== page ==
Watching my middle-school girl navigate the world of adolescent social learning is eye-opening.
Dr. Wendy Walsh: These days, chicks hurl biting words via sophisticated weapons like Twitter, Facebook and e-mail. Recently, in an attempt to "divide and conquer," some sixth-grade girls made a fake e-mail account and -- posing as another girl -- sent a scathing e-mail to her best friend. Luckily, the authors of the fake note were caught and hauled into the principal's office with their parents.
It's during moments like this that I have even at times wished for less-complicated "boy" battles, which I assumed were mostly confined to the playing field. I was wrong.
A recent study about the rise of "mean boys" shows that adolescent boys are beginning to use the same tactics as girls and understand that the goal is to increase social standing. The researchers found that boys and girls had experience with unstable friendships, social exclusion and rumor and gossip through notes, phones, e-mail and the Internet. There were a few differences, though: The boys used larger groups and some in-your-face tactics (like teasing and taunting) more often than girls, and their group exclusions included banning victims from sports teams. But both girls and boys apparently agree on one thing: The purpose of their "mean" behaviors is to increase social standing and peer acceptance -- and this is often best done by manipulating friendships.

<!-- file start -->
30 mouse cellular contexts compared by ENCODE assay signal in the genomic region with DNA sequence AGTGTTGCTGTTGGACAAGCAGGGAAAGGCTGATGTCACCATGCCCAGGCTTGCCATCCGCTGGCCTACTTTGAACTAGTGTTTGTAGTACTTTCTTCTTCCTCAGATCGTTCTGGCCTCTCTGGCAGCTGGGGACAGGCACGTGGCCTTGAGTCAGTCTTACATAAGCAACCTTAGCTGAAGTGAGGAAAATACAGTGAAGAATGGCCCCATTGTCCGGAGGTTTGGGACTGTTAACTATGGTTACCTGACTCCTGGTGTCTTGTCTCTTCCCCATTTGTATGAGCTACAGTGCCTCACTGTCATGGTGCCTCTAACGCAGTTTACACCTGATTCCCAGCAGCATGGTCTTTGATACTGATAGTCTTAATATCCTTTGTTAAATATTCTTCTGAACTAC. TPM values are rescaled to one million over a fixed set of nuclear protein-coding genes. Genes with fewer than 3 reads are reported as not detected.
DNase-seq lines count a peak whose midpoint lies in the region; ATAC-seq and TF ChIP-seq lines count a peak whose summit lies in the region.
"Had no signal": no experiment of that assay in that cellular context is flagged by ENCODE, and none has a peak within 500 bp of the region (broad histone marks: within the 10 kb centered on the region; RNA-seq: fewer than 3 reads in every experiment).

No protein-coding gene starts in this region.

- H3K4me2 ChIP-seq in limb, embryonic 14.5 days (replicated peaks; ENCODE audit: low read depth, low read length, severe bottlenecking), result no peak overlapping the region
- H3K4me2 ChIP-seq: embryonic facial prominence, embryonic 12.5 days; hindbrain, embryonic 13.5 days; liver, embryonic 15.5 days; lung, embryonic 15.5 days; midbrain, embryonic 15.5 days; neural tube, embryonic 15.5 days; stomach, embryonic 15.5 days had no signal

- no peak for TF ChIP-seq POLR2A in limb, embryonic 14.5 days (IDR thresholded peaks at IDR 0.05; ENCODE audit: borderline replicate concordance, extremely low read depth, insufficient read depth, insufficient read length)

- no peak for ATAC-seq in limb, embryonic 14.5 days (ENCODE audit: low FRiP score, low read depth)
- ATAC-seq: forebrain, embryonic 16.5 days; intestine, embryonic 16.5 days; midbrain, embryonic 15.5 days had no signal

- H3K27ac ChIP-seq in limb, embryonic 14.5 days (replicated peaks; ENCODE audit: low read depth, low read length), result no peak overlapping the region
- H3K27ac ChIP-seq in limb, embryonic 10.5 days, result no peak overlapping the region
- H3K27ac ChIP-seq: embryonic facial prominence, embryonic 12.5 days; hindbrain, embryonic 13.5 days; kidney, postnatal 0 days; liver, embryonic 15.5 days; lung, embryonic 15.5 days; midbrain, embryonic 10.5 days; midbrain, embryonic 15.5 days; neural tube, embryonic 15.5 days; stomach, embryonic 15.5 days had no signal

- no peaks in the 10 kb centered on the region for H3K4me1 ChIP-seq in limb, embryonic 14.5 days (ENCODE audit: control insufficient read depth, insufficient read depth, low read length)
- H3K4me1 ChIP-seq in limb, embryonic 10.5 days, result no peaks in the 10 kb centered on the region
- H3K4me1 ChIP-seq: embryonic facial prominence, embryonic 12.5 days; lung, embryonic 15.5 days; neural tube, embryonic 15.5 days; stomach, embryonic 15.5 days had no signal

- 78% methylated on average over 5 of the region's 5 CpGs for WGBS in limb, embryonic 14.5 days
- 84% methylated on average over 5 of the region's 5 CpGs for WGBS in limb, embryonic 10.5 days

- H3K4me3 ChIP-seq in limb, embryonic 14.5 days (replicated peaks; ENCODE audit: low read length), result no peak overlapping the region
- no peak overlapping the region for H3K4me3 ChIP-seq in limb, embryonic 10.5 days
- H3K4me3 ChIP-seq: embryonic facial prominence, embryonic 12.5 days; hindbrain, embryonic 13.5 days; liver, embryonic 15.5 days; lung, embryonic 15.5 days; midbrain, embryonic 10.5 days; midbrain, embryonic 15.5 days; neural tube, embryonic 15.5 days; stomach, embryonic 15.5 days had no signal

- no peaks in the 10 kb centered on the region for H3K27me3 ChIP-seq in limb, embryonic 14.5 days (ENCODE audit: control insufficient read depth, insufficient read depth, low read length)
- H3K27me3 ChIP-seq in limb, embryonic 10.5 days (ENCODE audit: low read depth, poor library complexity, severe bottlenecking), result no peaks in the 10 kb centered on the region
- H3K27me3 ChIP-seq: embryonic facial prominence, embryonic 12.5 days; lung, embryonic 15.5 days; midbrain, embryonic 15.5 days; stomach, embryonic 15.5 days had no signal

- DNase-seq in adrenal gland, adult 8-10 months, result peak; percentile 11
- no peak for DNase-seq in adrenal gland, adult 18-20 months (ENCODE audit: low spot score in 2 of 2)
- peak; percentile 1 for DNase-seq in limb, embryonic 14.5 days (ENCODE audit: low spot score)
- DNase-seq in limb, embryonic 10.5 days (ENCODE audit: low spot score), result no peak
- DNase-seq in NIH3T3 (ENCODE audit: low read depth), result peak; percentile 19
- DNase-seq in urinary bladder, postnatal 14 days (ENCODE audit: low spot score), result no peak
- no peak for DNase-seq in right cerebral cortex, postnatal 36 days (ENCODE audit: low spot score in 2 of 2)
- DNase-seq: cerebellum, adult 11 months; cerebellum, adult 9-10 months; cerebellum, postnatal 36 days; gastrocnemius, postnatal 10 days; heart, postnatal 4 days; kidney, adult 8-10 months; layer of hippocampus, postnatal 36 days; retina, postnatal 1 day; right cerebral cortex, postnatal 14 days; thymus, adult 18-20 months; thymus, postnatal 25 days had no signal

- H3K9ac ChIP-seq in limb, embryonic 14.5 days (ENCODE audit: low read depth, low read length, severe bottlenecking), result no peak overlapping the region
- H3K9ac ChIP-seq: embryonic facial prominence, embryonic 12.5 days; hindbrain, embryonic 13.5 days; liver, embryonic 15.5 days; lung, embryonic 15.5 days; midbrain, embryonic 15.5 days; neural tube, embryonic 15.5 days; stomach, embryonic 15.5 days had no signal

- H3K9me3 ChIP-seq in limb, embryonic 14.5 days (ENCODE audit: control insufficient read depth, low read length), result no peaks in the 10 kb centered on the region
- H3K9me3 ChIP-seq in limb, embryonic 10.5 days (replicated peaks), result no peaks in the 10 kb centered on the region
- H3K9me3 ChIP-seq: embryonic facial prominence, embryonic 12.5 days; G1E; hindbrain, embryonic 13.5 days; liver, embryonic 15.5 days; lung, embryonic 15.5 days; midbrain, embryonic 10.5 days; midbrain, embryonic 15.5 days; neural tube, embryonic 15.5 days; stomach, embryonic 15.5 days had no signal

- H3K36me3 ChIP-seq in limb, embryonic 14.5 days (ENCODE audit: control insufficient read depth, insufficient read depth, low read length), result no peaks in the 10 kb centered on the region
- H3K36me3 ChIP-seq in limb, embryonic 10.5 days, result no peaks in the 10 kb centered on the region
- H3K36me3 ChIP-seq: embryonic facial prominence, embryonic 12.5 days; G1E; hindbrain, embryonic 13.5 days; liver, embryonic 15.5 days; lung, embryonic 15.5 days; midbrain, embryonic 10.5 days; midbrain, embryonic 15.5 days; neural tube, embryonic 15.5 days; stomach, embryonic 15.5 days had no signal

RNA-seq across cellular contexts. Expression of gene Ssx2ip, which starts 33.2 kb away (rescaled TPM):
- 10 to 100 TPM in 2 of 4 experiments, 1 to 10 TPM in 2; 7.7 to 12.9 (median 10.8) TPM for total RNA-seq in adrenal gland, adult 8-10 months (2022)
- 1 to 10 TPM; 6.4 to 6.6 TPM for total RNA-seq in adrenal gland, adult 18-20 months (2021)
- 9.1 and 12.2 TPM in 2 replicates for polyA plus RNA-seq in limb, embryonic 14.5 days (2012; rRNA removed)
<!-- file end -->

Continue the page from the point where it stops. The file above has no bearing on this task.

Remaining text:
While some of this behavior falls within the range of normal social learning, some people who become the victims of social dominance and aggression as kids and teens can have mental health problems for life. Childhood emotional wounds can linger for decades, and cause adult relationship problems at work and home. Hear that, boys?
Have you had any experiences with mean boys? Let us know below.
|Dr. Wendy Walsh holds a Ph.D. in Clinical Psychology, and her area of interest is Attachment Theory -- a psychological, evolutionary and ethological theory that provides a descriptive and explanatory framework for understanding interpersonal relationships between human beings. As a psychological assistant registered with the Calif. Board of Psychology, Dr. Walsh has treated individuals, couples and families for a variety of mental health concerns, including personality disorders, anger management, eating and substance disorders and depression. Connect with Dr. Walsh on Facebook.|